California wine sales in the United States hit another record in 2005, a rise experts attribute to a combination of factors including the Supreme Court weighing in on wine shipments and the vino-centric movie "Sideways."
"Wine is enjoying this wonderful moment of very favorable attitudes," said industry consultant Jon Fredrikson, who compiled the figures released Monday by the San Francisco-based Wine Institute.
California wine shipments to U.S. markets amounted to 441 million gallons at a retail value of $16.5 billion, said Fredrikson, publisher of the Gomberg-Fredrikson Report. That was up 3% from 2004's record-setting 428 million gallons, which had a retail value of about $15 billion.
Total California shipments to domestic and international markets was 532 million gallons, up from 523 million gallons in 2004.
About two out of every three bottles of wine sold in the United States comes from California. Looking at sales of all wine, including other states and foreign producers, domestic sales grew by about 5% to 703 million gallons valued at $26 billion.
Sales have been growing ever since 1991 when CBS' "60 Minutes" did a story on the perceived health benefits of wine.
But the rate of growth picked up about four years ago, Fredrikson said, in part because of the introduction of "super values," such as Two Buck Chuck, the nickname of Charles Shaw wines that sell for $1.99 in California.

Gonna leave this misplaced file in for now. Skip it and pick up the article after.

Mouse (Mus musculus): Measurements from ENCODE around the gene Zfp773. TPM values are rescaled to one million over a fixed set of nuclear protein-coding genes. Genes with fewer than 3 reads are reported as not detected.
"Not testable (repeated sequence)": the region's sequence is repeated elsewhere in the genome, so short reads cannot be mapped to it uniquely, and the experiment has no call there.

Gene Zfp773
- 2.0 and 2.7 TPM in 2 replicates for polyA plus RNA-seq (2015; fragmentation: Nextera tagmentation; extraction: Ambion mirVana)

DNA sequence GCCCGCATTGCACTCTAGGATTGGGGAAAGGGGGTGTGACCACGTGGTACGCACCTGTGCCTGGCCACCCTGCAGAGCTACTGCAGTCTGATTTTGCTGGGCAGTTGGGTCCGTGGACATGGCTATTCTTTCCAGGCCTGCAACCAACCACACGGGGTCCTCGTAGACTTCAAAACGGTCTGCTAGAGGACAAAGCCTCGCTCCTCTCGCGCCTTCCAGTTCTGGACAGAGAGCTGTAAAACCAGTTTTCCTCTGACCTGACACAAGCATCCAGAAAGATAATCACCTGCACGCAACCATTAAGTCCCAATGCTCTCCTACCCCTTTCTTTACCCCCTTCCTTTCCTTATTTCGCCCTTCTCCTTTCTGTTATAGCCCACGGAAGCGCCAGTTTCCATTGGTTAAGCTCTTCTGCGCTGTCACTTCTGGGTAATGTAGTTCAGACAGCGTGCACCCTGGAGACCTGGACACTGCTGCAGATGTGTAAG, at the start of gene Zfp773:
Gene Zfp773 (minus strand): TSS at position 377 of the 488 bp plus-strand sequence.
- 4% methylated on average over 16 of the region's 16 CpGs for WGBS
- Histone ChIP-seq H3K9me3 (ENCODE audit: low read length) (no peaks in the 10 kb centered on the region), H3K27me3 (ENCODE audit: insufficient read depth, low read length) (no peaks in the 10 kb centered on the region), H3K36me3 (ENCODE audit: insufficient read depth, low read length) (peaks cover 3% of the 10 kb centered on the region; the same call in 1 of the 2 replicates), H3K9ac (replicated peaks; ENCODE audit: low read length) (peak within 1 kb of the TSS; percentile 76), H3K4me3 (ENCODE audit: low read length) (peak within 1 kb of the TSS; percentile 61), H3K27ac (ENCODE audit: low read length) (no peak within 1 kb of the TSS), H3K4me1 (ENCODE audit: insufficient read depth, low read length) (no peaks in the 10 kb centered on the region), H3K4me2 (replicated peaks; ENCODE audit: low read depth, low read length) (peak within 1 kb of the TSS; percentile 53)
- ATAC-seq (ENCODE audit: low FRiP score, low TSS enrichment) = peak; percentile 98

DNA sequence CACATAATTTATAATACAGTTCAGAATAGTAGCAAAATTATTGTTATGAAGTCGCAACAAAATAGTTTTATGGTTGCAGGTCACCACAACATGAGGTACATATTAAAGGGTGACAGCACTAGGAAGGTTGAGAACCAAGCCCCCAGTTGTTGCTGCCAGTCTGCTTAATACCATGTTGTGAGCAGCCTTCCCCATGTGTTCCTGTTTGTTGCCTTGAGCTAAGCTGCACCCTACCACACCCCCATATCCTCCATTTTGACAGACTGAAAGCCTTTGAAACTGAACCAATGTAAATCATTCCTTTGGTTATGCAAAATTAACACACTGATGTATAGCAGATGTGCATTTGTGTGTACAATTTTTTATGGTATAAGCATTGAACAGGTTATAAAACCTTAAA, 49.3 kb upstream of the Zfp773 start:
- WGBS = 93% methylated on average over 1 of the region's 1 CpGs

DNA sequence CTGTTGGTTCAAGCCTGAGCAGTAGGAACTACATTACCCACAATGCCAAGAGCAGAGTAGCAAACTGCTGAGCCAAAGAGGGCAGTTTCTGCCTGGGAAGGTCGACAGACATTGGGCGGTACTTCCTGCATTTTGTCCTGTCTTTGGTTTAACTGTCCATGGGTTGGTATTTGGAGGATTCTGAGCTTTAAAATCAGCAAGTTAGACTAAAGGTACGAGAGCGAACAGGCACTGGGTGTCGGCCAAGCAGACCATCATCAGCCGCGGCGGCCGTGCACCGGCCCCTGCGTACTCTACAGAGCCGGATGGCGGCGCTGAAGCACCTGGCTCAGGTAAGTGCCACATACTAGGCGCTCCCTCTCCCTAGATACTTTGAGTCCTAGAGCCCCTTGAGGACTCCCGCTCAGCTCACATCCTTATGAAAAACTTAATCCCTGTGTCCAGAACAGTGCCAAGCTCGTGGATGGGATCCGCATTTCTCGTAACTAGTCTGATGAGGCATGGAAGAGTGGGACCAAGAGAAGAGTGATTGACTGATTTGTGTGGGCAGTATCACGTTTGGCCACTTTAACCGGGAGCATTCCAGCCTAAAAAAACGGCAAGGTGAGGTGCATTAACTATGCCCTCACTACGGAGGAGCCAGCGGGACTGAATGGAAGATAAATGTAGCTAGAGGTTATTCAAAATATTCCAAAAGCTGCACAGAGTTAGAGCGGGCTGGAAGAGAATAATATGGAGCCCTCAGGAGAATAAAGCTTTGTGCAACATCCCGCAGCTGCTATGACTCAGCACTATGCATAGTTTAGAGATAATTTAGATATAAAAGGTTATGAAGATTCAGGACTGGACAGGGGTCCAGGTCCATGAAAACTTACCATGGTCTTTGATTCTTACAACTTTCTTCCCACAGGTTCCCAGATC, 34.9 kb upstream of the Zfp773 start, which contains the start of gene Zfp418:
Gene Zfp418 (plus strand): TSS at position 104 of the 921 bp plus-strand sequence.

The success of the wine road- trip movie "Sideways," which opened in fall 2004, and last summer's Supreme Court shipping ruling -- forcing states to treat local and out-of-state wineries equally -- added to the momentum, Fredrikson said.
"I characterize it as wine finally really getting traction with the American public," he said.
Looking at wine by price, sales of wines $7 and up grew 13%, while wines less than $7 declined 2%. As in 2004, red wine edged out whites with 41.7% of the market versus 41%. Blush wine accounted for the remaining 17%.
At Joseph Phelps Vineyards in St. Helena, Calif., President Tom Shelton was glad to see sales on the upswing, but noted that U.S. consumption of wine still lagged totals elsewhere.
"Clearly, there's a lot of room for wine to continue its consumption growth," he said.